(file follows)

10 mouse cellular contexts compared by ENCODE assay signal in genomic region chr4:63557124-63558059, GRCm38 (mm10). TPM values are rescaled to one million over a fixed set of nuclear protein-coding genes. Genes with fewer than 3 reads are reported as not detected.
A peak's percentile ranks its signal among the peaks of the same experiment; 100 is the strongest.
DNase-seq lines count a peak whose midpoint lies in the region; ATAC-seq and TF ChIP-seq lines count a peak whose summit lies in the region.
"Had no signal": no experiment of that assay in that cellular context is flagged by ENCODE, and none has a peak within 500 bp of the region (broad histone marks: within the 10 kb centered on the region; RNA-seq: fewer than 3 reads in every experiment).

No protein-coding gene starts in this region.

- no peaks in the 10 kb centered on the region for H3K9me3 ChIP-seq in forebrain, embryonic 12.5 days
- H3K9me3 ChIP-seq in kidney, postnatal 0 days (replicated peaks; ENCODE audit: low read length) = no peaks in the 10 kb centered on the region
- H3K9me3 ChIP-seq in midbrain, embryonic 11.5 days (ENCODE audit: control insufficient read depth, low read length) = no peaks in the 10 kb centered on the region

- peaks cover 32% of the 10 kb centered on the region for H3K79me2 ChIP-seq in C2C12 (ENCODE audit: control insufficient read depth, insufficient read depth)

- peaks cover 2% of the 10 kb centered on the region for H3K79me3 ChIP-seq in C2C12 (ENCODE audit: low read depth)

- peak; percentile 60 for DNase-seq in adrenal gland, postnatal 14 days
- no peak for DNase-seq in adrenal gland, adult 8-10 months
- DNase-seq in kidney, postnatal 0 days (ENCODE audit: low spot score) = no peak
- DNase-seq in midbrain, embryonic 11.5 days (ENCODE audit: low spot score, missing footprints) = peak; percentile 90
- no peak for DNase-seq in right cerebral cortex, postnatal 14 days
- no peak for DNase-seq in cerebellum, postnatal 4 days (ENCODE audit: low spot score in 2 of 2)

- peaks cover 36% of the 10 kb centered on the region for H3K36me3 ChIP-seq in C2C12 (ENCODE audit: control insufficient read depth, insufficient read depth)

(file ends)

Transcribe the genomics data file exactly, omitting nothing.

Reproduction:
10 mouse cellular contexts compared by ENCODE assay signal in genomic region chr4:63557124-63558059, GRCm38 (mm10). TPM values are rescaled to one million over a fixed set of nuclear protein-coding genes. Genes with fewer than 3 reads are reported as not detected.
A peak's percentile ranks its signal among the peaks of the same experiment; 100 is the strongest.
DNase-seq lines count a peak whose midpoint lies in the region; ATAC-seq and TF ChIP-seq lines count a peak whose summit lies in the region.
"Had no signal": no experiment of that assay in that cellular context is flagged by ENCODE, and none has a peak within 500 bp of the region (broad histone marks: within the 10 kb centered on the region; RNA-seq: fewer than 3 reads in every experiment).

No protein-coding gene starts in this region.

- no peaks in the 10 kb centered on the region for H3K9me3 ChIP-seq in forebrain, embryonic 12.5 days
- H3K9me3 ChIP-seq in kidney, postnatal 0 days (replicated peaks; ENCODE audit: low read length) = no peaks in the 10 kb centered on the region
- H3K9me3 ChIP-seq in midbrain, embryonic 11.5 days (ENCODE audit: control insufficient read depth, low read length) = no peaks in the 10 kb centered on the region

- peaks cover 32% of the 10 kb centered on the region for H3K79me2 ChIP-seq in C2C12 (ENCODE audit: control insufficient read depth, insufficient read depth)

- peaks cover 2% of the 10 kb centered on the region for H3K79me3 ChIP-seq in C2C12 (ENCODE audit: low read depth)

- peak; percentile 60 for DNase-seq in adrenal gland, postnatal 14 days
- no peak for DNase-seq in adrenal gland, adult 8-10 months
- DNase-seq in kidney, postnatal 0 days (ENCODE audit: low spot score) = no peak
- DNase-seq in midbrain, embryonic 11.5 days (ENCODE audit: low spot score, missing footprints) = peak; percentile 90
- no peak for DNase-seq in right cerebral cortex, postnatal 14 days
- no peak for DNase-seq in cerebellum, postnatal 4 days (ENCODE audit: low spot score in 2 of 2)

- peaks cover 36% of the 10 kb centered on the region for H3K36me3 ChIP-seq in C2C12 (ENCODE audit: control insufficient read depth, insufficient read depth)